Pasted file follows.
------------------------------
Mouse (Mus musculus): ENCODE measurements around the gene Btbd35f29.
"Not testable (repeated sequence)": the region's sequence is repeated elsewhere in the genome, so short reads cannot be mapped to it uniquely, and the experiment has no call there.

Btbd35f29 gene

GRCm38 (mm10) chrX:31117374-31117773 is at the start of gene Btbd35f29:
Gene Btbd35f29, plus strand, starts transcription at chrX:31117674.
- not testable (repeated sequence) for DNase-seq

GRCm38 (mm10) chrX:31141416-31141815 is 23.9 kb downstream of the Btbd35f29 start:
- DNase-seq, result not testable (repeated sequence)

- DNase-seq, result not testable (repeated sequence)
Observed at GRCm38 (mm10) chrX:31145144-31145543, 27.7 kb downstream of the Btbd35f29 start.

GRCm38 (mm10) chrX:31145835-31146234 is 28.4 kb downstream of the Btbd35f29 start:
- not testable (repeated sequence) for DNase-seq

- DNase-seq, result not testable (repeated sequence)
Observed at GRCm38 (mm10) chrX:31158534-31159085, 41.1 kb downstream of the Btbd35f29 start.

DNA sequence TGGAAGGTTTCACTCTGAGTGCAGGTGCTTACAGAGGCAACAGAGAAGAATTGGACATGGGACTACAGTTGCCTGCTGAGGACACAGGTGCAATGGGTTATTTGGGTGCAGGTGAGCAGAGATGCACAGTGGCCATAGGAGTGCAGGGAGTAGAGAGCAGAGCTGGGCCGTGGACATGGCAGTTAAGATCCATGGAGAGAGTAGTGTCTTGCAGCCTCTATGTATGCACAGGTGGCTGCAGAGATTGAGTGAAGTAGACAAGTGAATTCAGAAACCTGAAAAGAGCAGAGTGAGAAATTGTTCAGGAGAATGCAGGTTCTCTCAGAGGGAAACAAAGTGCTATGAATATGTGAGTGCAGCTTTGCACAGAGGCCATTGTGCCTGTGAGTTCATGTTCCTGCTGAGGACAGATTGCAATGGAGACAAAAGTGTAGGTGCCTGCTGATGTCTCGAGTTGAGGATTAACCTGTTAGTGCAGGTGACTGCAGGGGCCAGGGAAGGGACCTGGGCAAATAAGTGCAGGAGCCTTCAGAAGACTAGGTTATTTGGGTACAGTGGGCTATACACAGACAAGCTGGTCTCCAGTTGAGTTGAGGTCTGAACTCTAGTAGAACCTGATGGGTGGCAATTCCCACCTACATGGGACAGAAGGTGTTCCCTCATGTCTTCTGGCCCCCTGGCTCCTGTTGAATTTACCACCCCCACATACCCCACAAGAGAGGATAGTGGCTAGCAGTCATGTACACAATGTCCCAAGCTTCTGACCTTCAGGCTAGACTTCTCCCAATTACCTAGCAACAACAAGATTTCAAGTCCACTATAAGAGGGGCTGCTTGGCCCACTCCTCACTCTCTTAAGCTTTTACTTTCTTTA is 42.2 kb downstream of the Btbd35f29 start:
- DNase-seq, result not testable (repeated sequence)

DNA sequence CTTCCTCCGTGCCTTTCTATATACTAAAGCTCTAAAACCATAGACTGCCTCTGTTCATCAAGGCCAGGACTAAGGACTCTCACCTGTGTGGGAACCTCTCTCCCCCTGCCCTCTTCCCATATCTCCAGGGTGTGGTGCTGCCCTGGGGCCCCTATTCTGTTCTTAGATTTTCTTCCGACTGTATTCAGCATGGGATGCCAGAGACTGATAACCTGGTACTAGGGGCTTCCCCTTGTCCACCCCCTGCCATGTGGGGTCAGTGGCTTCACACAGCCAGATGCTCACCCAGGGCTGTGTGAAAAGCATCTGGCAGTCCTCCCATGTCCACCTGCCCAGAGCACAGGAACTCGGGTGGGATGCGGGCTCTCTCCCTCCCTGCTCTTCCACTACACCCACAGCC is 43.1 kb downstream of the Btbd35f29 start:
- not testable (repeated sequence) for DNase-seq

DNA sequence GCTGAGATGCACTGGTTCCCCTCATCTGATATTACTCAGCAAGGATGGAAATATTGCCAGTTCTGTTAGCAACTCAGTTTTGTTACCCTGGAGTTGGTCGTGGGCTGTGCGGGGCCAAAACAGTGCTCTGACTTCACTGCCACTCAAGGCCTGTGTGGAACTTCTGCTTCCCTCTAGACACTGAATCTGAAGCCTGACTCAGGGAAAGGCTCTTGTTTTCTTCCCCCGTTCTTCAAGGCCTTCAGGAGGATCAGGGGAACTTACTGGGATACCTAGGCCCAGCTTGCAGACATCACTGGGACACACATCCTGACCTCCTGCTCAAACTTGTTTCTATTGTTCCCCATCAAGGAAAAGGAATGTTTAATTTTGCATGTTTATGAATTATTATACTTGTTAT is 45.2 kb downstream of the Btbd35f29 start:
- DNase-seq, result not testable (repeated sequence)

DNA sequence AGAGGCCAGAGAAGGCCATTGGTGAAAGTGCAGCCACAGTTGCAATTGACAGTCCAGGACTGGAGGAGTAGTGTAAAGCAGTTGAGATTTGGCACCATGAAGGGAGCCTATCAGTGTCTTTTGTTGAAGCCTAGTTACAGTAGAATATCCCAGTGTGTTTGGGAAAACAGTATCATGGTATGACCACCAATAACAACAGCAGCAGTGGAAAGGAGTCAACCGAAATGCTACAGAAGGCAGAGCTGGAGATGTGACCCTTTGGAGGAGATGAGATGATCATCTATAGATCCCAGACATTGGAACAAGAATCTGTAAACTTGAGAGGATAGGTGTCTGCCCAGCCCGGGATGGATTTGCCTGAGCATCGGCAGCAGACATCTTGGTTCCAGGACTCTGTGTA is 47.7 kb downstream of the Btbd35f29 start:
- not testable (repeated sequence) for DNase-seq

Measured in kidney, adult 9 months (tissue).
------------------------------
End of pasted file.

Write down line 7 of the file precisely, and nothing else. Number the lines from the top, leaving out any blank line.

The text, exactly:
GRCm38 (mm10) chrX:31141416-31141815 is 23.9 kb downstream of the Btbd35f29 start: